It's as if that half of the normal curve doesn't exist, somehow. We have terrible, bad, and okay... but no better or best.

John Lambshead said...

Dear Chris
That's the point. Climate change deniers seem to outnumber rationalists. This is how a civilisation self destructs. It is not that it cannot theoretically reverse the downward spiral but that it is politically incapable of making the necessary changes. The ruling classes cannot find a political solution that allows them to keep their power and status.

There are a number of examples from history. The salination of the fields of Mesopotamia by irrigation is an example. The power of the elite depended on the grain crop so irrigation had to continue even though it would detroy the civilisation in the long run.

Fossil-fuel burning is starting to look like another progress trap.

John

John Lambshead said...

Dear Kate,
Yes, that's how I see it.
John

John Lambshead said...

Dear Ori

Good question.
We have certainly been pessimistic for my lifetime and my fathers. It is a good self defence mechanism and makes us very resistant to fads. It always puzzled the hell out of the Germans who could not work out why such a pessimistic people had such a high morale and self belief.

But as we say in England, "it's being so cheerful 'as keeps us going".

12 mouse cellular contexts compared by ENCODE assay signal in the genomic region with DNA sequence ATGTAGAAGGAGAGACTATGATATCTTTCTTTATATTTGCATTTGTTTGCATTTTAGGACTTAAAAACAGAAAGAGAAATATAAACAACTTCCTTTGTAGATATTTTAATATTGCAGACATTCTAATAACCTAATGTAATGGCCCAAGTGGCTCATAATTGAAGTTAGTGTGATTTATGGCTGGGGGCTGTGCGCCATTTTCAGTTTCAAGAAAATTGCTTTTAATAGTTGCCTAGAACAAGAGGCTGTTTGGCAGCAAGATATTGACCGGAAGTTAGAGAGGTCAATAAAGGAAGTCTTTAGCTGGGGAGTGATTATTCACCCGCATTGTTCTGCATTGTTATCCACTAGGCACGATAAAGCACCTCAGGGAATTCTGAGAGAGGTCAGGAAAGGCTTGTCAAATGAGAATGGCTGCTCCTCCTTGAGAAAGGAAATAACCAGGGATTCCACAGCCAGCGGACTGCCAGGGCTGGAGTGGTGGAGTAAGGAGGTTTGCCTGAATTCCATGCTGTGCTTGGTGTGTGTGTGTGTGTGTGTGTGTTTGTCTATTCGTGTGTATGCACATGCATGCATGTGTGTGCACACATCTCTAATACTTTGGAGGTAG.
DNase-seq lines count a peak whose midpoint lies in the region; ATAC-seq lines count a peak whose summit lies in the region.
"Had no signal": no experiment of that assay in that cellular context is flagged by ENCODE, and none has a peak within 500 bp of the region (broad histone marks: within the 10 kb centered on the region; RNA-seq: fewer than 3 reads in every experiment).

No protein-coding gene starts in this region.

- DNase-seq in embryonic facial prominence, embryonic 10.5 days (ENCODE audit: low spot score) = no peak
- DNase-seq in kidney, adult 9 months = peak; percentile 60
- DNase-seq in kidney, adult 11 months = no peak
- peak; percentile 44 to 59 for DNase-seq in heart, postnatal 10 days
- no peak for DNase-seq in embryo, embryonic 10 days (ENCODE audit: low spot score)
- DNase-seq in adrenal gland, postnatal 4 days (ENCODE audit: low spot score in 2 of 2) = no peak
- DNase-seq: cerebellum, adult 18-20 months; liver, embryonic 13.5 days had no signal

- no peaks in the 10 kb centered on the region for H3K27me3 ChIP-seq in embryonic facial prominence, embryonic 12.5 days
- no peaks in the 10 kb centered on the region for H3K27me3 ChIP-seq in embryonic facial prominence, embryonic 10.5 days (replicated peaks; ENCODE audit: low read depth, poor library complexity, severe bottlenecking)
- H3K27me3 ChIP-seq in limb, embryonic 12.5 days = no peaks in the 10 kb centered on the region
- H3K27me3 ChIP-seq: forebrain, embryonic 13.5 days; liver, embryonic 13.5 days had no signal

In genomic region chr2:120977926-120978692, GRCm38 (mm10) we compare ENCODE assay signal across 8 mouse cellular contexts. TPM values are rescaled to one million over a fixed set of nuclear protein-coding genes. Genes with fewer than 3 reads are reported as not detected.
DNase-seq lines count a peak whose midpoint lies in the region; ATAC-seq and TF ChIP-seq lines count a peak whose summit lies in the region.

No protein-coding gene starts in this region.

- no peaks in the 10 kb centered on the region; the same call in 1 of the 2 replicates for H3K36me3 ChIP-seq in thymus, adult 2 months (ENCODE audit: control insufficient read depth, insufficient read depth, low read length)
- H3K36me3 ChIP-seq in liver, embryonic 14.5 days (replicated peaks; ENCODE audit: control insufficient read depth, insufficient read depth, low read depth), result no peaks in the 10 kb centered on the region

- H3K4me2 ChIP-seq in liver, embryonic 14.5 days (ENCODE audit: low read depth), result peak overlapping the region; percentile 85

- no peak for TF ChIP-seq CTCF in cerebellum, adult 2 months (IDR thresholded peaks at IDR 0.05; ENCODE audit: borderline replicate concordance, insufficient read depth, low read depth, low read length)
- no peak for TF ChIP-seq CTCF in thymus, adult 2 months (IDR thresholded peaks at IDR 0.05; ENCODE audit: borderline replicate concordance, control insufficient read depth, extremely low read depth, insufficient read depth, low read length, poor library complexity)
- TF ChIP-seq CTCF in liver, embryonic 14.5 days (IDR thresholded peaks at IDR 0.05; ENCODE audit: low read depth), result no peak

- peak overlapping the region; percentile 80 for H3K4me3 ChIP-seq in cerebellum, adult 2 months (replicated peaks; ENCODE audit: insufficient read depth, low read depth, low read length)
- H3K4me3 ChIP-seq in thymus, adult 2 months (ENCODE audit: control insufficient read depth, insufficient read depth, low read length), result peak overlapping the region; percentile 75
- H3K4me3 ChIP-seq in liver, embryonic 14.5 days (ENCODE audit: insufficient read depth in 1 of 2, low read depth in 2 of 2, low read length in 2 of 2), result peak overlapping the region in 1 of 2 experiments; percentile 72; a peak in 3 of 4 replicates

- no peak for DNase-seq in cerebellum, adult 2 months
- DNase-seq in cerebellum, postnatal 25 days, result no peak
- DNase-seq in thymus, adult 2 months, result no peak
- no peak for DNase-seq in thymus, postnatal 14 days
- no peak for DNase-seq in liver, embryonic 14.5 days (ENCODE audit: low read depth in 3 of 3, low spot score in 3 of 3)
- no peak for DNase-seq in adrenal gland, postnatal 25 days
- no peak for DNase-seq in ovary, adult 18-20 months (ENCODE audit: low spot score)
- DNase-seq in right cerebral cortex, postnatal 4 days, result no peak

John

John Lambshead said...

Dear Mike,

You are quite wrong to say we English don't do positive. We positively know it will be aweful,
John

Mike said...

That's true... like the optimists who think this is the best of all possible universes, and the pessimists who are afraid they're right? Of course, the good news is that most of your surprises will be pleasant ones. When you expect bad news, getting it wrong means good news, right?

Ori Pomerantz said...

John: This is how a civilisation self destructs. It is not that it cannot theoretically reverse the downward spiral but that it is politically incapable of making the necessary changes. The ruling classes cannot find a political solution that allows them to keep their power and status.

Ori: This is exactly what people in the US right wing say. The changes required differ between the camps, but not the expect result of not making them.

BTW, would you say you're pessimistic except when things are really bad (say, WWII)? Or are you always pessimistic, and you just pretend to be optimistic when things are really bad?

matapam said...

I think it's the Inner Storyteller in each of us. If nothing goes wrong, who cares?

Climate Change and the fall of civilizations is an interesting topic. Because the civilization at risk has to respond in the correct fashion to overcome the challenge. How do you get past all the politics and pandering and flat out bad science, and figure out the cause, let alone the _correct_ response?

Can't you see the Mesopotamians sitting around arguing about which god needs the most sacrifices, to stop the problem?

Hmm, must put that in a story sometime . . .